When there are two or more people named as the owners of a property, they are the legal owners. However, what happens to their respective interests in the property concerned on their death depends on the type of co-ownership that existed.
There are two ways to co-own assets:
- As Joint tenants; and
- As Tenants in common
This is by far the most common way that co-owned assets are held. Under a joint tenancy, each owner has an indivisible share in the property and all of the owners are equally entitled to the whole asset. This means that, on the death of an owner, their interest passes automatically to the surviving owner(s) under what is known as ‘the right of survivorship’. This takes precedence over anything stated in the deceased’s Will relating to the disposition of the asset.
This can make administering the asset as part of a deceased’s estate more straightforward as all that is required to happen is for the bank or the Land Registry to be notified of the owner’s death and for their name to be removed from the ownership of the asset.
If the last two joint tenants die at the same time making it impossible to determine which of them died first, the older of the two is deemed to have died before the younger owner.
Tenants in common
When an asset is held by the owners as tenants in common, they each have a distinct share in the asset and so can deal with their share separately to the other owners. With tenants in common, the deceased’s share can pass under the terms of their Will and therefore to persons that are not currently owners.
In relation to property, if co-owners wish to hold their property in such a way, they must indicate this expressly as the starting point is a presumption in favour of holding the property as joint tenants.
The main reasons for wanting to hold a property as tenants in common include:
- The co-owners contributing unequal shares to the property and therefore they can hold as tenants in common in the proportions to the contributions that they have made;
- The co-owners wanting to be able to leave their share in the property elsewhere other than to the surviving owner(s), or
- The co-owners wanting to include a trust in their Wills which could potentially utilise their share in the property if their interest in the property is available to pass in accordance with the terms of their Will.
Most co-ownerships start as joint tenancies but this does not prevent them from being converted to tenancies in common. In order to change the ownership from a joint tenancy, the tenancy must be severed. This normally requires the preparation of a document known as a ‘Notice of Severance’. This can be carried out with the consent of all of the co-owners, or unilaterally by one co-owner.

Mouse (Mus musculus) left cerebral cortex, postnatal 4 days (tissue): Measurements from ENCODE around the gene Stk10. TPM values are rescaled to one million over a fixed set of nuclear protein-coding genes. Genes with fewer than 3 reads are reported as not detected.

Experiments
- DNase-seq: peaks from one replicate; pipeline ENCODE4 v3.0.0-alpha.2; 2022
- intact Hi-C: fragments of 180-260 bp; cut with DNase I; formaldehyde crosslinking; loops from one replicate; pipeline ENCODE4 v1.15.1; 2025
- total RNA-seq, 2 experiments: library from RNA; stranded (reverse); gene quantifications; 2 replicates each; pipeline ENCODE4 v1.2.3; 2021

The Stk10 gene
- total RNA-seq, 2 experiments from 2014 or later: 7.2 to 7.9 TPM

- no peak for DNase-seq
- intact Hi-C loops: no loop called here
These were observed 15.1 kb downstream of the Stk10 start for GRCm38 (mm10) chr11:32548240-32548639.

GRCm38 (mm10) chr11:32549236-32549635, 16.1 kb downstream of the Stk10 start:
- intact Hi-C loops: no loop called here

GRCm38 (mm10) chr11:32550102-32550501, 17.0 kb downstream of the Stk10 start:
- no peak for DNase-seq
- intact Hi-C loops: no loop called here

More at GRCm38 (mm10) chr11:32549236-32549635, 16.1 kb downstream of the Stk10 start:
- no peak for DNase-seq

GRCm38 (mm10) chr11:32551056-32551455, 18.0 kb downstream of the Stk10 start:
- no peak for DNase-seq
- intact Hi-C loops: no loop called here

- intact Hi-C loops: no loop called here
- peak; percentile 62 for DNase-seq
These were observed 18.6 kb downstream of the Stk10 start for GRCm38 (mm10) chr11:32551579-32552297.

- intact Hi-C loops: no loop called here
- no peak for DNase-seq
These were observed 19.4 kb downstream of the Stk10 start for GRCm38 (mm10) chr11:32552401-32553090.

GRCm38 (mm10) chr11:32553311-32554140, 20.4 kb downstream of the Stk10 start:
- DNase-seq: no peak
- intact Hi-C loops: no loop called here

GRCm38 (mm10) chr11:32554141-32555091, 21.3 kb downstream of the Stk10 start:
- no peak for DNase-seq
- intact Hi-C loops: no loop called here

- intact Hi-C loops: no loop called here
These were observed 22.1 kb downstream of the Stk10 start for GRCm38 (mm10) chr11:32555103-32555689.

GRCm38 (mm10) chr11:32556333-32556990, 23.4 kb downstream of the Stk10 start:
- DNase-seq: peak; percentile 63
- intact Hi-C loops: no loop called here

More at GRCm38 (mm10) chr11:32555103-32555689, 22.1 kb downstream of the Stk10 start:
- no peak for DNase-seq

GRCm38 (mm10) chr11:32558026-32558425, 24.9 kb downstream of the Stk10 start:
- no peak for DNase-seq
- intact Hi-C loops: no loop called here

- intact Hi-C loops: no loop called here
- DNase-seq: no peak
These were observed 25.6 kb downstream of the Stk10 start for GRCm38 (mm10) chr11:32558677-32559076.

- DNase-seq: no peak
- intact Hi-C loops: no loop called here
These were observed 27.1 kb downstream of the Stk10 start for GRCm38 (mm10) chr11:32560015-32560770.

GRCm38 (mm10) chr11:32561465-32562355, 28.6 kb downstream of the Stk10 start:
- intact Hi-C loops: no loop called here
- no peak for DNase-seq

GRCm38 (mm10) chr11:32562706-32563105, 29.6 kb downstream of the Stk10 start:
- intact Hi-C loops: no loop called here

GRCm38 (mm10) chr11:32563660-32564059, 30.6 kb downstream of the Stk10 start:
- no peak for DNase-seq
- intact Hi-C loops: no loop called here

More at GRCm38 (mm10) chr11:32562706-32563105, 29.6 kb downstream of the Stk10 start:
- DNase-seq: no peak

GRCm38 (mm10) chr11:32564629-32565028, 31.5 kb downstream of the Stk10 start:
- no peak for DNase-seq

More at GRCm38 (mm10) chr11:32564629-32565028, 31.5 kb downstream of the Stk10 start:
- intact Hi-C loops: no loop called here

Once the property title has been ‘severed’, it is assumed that each owner has an equal share in the property. If this is not the case then the co-owners’ shares can be stated either in the conveyance itself or in a separate agreement prepared by the co-owners, often referred to as a declaration of trust. A declaration of trust is often preferred if the arrangements between the co-owners are particularly complex or if they would like to keep the details of the arrangement confidential.
A situation which often requires the property title to be severed is where the co-owners are married but are going through a divorce. Although the ownership of the property is likely to be addressed as part of the matrimonial proceedings, as the proceedings can take a prolonged period of time it is often sensible for the property title to be reviewed and, if not already, severed so that, should one of the couple die before the divorce is finalised, the property does not automatically pass to the survivor, which is likely to be contrary to the intentions of both parties given the proceedings that they are going through. Every person’s situation is however, slightly different, so you should take advice from a Family solicitor before making any final decisions.
For anyone who is going through a divorce, it is sensible to review the arrangements that you have in place, including your Will, if one is already in place, and any Lasting Powers of Attorney which may appoint your soon to be former spouse. If there is no Will in place then it would be sensible to have something prepared which is flexible to ensure that your property and wider assets do not just pass under the intestacy rules. Intestacy rules are set out by law to say who receives from your estate in the absence of a Will and whilst you are still married these apply in such a way that your spouse is the person entitled to the bulk of your estate.
No two situations are the same so getting specific legal advice on your specific position is important to ensure that your assets are correctly and your beneficiaries are provided for correctly.
For more information about the most appropriate way to own your property and your personal affairs, particularly if your personal situation is changing, contact Tom Bird (email@example.com 01242 248487) or another member of the Private Wealth team.
These notes have been prepared for the purpose of articles only. They should not be regarded as a substitute for taking legal advice.